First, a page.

If you change your gender identity while you are a St. Jude patient, you may tell your caregivers, but you do not have to. You may tell certain providers and not others. You can also ask providers not to share the information. Please read the section below on who can see your information.

Who can see your information?

You need to know that if your gender identity or sexual orientation is in your medical record, some people and groups may see it. This includes people and groups with legal access to your records. Some of these are:

  • St. Jude doctors and nurses and other staff,
  • Your parents or legal guardians, if you are under 18 – Or over 18 if you give them authority,
  • Insurance companies – Now and in the future,
  • People or groups the law or a court order says may see your records,
  • Organizations that make rules for hospitals, including the U.S. government, and
  • Anyone you give written permission to see your records – You usually give this type of permission on a form called a “HIPAA form” or “authorization form.”

How can I share my information?

You can ask any member of your St. Jude team to call you by the name and pronoun you prefer.

Patient Registration asks new patients what name they prefer. So when you register, you may share your gender identity if you want to. But you may also share information on gender identity or sexual orientation any time, with anyone on the St. Jude team. We can put this information in your medical records if you ask. You can also ask any team member to keep the information private.

What should I do if I think someone discriminated against me for sexual orientation, gender identity, sex stereotype, or identifying as LGBTQ?

You can talk to a member of your St. Jude team or the nursing coordinator. You can also ask the Patient Relations Coordinator or another member of the staff to help you.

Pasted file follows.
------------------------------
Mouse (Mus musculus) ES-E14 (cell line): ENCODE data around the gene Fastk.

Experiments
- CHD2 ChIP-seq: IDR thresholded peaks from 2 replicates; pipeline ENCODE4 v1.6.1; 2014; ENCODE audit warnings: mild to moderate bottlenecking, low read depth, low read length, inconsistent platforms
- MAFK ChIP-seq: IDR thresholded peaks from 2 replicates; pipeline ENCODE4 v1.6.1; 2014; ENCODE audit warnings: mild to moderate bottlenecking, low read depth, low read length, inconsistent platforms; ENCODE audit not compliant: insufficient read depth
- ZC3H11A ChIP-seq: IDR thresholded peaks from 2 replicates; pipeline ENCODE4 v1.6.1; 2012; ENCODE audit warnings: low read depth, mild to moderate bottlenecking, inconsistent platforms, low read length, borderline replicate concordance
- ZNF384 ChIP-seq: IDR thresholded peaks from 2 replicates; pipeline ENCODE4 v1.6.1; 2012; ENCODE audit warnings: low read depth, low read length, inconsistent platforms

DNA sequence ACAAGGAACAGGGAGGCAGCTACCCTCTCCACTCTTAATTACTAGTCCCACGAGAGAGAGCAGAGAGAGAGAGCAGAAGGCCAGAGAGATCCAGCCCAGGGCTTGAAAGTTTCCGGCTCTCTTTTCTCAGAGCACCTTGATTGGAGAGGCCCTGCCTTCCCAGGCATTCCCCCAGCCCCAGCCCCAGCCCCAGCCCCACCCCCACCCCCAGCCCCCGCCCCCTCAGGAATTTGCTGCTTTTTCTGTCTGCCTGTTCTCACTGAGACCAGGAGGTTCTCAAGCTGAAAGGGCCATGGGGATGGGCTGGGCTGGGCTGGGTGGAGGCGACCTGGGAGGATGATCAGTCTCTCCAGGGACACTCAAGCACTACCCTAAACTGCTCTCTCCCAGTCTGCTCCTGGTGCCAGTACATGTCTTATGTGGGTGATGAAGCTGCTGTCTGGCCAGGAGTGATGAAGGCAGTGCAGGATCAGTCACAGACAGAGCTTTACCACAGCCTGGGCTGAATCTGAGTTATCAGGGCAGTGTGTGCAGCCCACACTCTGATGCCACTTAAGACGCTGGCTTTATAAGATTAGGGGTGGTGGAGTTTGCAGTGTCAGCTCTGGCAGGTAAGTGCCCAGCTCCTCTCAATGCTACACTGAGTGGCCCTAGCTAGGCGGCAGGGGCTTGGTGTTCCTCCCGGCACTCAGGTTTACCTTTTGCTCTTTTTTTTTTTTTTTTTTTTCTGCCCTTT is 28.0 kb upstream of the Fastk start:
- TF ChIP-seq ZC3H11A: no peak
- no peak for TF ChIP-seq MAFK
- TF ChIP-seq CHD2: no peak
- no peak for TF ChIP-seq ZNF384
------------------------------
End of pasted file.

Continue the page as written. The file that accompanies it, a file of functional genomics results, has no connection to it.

If you want to file a formal grievance, you can contact the Patient Relations Coordinator for St. Jude.
Phone: 1-901-595-8383, -1-866-278-5833, or 1-901-595-1040
Fax: 1-901-595-8600
Email: PatientRelationsCoordinator@stjude.org

Mailing address:

Patient Relations Coordinator
St. Jude Children’s Research Hospital
262 Danny Thomas Place
Memphis, TN 38105

You can also file a civil rights complaint with the U.S. Department of Health and Human Services, Office for Civil Rights. You can file online through the Office for Civil Rights Complaint Portal, available at https://ocrportal.hhs.gov/ocr/portal/lobby.jsf. You can also file by mail or phone. You can write to the U.S. Department of Health and Human Services, 200 Independence Avenue, SW Room 509F, HHH Building Washington, D.C. 20201. You can also call 1-800-368-1019, 800-537-7697 (TDD). You can get complaint forms at http://www.hhs.gov/ocr/filing-with-ocr/index.html.

Do you have other resources for LGBTQ patients and families?

Yes. A list of resources is below. These groups are not part of St. Jude, and St. Jude has not checked them. So we cannot recommend these groups, but they might be helpful.


 

This document is not intended to take the place of the care and attention of your personal physician or other professional medical services. Our aim is to promote active participation in your care and treatment by providing information and education. Questions about individual health concerns or specific treatment options should be discussed with your physician.

St. Jude complies with health care-related federal civil rights laws and does not discriminate on the basis of race, color, national origin, age, disability, or sex.

ATTENTION: If you speak another language, assistance services, free of charge, are available to you. Call 1-866-278-5833 (TTY: 1-901-595-1040).

ATENCIÓN: si habla español, tiene a su disposición servicios gratuitos de asistencia lingüística. Llame al 1-866-278-5833 (TTY: 1-901-595-1040).

  1-866-278-5833  تنبيه: إذا كنت تتحدث باللغة العربية فيمكنك الاستعانة بخدمات المساعدة اللغوية المتوفرة لك مجانا. .يرجى الاتصال بالرقم

.(1-901-595-1040 الهاتف النصي:)